It's the name game
We rummaged through the World Wide Web. We consulted every astrologer and soothsayer within a five-mile radius of our city. We exercised all our brain cells in combining, twisting, and mutating our parents' monikers. As desperate as we were, we still couldn't find a name that would befit our newborn sister. Shreya Sharma writeschandigarh Updated: Jan 09, 2013 10:54 IST
We rummaged through the World Wide Web. We consulted every astrologer and soothsayer within a five-mile radius of our city. We exercised all our brain cells in combining, twisting, and mutating our parents' monikers. As desperate as we were, we still couldn't find a name that would befit our newborn sister. If bringing up a child is difficult, this episode showed us exactly how much. Our parents had exhausted their options on me and my other sister, so by the time it was this toddler's turn, it was a dry spell.
There are only so many combinations of English letters, and they were simply not enough. It was given that what we would use to dub our little guest had to be as adorable, singular and mellow as the baby herself. And that's just the beginning. The name couldn't be too idiosyncratic, or she would be just another case of Baby Names Gone Wrong. The world has enough of the celebrities (and their credulous kids) for that club. The name couldn't be just another Jane or Joe. Or more specifically (and realistically), another Deep or Preet.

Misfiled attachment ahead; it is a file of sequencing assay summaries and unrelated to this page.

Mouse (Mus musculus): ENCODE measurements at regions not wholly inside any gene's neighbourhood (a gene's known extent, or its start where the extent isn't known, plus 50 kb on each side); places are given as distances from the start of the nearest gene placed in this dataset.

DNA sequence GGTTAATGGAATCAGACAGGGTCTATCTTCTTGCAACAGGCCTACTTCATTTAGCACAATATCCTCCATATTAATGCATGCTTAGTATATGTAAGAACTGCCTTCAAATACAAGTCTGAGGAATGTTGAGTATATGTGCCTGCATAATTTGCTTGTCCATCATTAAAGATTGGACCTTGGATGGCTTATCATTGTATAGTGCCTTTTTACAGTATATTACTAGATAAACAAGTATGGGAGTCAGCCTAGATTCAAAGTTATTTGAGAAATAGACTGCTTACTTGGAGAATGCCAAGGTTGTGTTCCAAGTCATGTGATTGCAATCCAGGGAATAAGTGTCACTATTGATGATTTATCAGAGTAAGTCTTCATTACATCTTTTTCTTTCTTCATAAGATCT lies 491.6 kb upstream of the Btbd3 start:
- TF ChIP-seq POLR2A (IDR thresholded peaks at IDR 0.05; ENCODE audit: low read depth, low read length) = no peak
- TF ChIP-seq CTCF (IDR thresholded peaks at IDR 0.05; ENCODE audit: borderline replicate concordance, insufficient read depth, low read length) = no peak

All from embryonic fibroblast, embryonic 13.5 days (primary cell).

God knows, nothing feels more wearisome for a child to be in a class with a big bunch of his namesakes. To be reduced to a 'Name-hyphen-number' by her teacher is not something I want my sibling to experience. The name couldn't be a whimsical play of words. (Kyd pronounced as good old 'kid', really?) The name also should not look like an attempt at inventing a really good tongue-twister. Just calling my sister by the name of Beatricae or Adelisye a few times in a day would give a hearty workout to my tongue and jaw.
There seemed no end to our list. The name should be easy to spell (Are you hearing, the parents of Geiavanninaa?), legal in all countries (case in point, Miatt in Germany), should be unforgettable (Sita or Shaiyana, take your pick), shouldn't be too long (official forms don't have enough space for Ashwatthama), shouldn't be too short (names like Mo look more like typos), should be long enough to be shortened in a cool way (Think about the likes of Parminder/Pam) and finally the name should mean something splendid (as endearing as Patsy sounds, the double meaning has ensured that no one will be naming their offspring with it anytime soon.)
She is almost three-year-old now, and our quest for that elusive 'Perfect Name' for her is still raging on. Let alone the best, we couldn't even go beyond the generic. For now, she is tagged simply as Baby by all. She will be starting her pre-school soon, so we are rather acutely aware of the corollary of her staying unnamed. If nothing else, at least she will be the only one to have been put through the sheer monstrosity of being a Baby Sharma in some school's register. That's unique enough, I reckon.